Some Illinois communities have responded to what’s become a frequent complaint in Evanston — that the city’s police don’t live in town — by paying officers to move into troubled neighborhoods.
As described by Governing magazine this month, the idea started in 1991 in Elgin, which now offers four officers free rent to spend a few years living in the area they patrol.
The program recently expanded to Rockford, which hired an Elgin officer who’d been part of the program as its new police chief, and has also been implemented in Peoria.
The effort is aimed at building ties with communities in which a large number of residents now frequently distrust the police.
Four years ago Evanston surveyed its public safety employees and found that only about a quarter of the 160 police officers would even consider living in the city.
At the time City Manager Wally Bobkiewicz said just seven percent of the officers on the force actually lived in town — which suggests that perhaps another 25 officers would be open to living here if offered the right incentives.
Evanston has offered housing incentives to some top level employess — providing Bobkiewicz and Fire Chief Brian Scott no-interest second mortgage loans on their homes.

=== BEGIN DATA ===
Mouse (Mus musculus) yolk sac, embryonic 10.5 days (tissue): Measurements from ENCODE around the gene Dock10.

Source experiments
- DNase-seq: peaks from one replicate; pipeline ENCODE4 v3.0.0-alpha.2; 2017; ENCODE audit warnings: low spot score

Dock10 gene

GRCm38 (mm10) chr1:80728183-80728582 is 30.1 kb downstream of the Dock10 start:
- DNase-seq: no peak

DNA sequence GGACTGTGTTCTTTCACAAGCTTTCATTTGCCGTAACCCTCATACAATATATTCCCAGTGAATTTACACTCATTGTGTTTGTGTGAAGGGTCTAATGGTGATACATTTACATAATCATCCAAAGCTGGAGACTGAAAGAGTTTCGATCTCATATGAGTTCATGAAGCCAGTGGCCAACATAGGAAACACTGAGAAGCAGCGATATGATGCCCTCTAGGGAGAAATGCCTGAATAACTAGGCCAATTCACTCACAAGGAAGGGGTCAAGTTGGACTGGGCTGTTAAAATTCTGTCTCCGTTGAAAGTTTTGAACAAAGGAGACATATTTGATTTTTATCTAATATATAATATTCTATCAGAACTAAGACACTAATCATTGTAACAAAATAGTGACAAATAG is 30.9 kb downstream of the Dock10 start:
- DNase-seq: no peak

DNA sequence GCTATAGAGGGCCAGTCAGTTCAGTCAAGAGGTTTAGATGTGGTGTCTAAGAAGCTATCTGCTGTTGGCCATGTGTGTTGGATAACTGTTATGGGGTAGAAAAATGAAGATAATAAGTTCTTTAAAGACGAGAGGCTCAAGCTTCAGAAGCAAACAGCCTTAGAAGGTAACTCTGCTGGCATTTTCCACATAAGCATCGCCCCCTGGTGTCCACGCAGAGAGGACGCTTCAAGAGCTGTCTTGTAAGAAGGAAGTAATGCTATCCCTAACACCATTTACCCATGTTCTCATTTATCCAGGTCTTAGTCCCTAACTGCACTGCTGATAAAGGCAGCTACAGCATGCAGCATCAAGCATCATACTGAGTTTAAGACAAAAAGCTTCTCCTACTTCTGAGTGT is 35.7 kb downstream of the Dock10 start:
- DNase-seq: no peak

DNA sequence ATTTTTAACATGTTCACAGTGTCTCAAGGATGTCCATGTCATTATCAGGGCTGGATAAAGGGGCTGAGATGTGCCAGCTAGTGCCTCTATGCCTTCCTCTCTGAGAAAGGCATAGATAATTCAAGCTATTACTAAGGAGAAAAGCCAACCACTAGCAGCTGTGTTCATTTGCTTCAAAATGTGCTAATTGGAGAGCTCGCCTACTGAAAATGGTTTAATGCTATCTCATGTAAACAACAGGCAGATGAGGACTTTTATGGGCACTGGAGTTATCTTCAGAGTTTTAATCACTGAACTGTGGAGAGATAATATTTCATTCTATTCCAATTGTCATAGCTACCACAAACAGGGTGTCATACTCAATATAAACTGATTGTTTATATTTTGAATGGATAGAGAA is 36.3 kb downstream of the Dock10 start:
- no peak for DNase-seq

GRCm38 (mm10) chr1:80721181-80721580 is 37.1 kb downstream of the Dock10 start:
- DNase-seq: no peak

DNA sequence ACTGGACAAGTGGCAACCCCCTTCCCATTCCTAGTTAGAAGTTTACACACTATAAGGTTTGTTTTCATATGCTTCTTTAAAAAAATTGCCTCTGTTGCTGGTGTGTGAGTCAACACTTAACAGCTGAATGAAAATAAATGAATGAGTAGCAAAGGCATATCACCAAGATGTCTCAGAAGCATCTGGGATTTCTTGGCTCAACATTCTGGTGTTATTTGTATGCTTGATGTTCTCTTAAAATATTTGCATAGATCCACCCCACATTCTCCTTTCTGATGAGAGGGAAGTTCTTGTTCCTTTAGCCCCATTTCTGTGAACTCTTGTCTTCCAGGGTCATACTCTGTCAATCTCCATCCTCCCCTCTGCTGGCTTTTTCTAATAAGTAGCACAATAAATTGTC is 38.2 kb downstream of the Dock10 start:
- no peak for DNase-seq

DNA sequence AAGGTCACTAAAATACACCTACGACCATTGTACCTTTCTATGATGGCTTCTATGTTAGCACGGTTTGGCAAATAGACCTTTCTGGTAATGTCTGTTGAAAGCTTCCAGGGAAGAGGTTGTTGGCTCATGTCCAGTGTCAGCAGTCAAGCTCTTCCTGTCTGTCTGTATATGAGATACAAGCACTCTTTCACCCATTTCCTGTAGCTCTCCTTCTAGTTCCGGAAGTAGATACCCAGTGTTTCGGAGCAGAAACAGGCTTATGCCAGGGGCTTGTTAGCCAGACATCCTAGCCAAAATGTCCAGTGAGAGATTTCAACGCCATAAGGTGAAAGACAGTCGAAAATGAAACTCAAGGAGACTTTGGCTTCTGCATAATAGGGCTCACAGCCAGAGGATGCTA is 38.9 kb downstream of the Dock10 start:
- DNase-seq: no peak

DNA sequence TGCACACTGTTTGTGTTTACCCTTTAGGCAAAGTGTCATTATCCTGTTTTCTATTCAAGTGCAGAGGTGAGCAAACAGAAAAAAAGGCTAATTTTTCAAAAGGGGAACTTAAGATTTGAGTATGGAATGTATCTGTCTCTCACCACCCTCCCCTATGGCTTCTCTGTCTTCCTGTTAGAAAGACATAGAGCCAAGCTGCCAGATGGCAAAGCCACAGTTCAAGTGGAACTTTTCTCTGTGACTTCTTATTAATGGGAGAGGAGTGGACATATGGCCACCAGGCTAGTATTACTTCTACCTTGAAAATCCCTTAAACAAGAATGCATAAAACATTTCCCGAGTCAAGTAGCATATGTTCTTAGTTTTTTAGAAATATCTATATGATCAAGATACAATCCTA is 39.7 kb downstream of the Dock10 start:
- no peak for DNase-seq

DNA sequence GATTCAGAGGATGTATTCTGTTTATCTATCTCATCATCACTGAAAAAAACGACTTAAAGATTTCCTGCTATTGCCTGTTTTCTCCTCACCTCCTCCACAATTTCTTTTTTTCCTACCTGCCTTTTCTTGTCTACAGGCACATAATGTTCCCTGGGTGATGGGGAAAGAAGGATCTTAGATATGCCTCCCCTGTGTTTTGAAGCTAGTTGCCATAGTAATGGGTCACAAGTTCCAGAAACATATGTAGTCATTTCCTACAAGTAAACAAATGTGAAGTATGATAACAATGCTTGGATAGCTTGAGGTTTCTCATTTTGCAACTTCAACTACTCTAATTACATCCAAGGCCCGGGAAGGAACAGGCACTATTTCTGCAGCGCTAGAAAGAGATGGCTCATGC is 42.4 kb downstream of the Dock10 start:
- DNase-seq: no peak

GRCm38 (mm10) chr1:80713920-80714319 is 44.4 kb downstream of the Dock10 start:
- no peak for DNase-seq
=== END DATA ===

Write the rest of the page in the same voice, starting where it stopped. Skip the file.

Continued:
But a plan advanced in 2012 to provide more modest assistance on a broader basis to public safety employees apparently went nowhere, at a time when the city was just starting to emerge from a budget crisis.
And officers at a recent community forum insisted that they don’t have to live here to care about the community.
Asked whether the free rent program offered in the other Illinois cities might work here, Alderman Cicely Fleming, 9th Ward, said she’d seen the Governing story and noted that the programs it described involved the officers being tenants in the properties rather than homeowners, but she said the idea might merit further exploration.
Alderman Tom Suffredin, 6th Ward, called it “an interesting concept” but said it would have significant costs that would have to be evaluated against the anticipated benefits.
And he said he’d prefer creating incentives for all city employees to live in town.
He said he frequently hears from residents “‘When I was growing up, we knew the police and the police knew us.’”
“There’s truth to that,” Suffredin said, “but it’s probably also an idealization of the past. If this program works to overcome that, and makes money sense, I’d be all for it.”
Alderman Peter Braithwaite, 2nd Ward, suggested it was “a very interesting topic” that would merit further consideration.
In extreme community policing, cops become the neighbor (Governing, July 2017)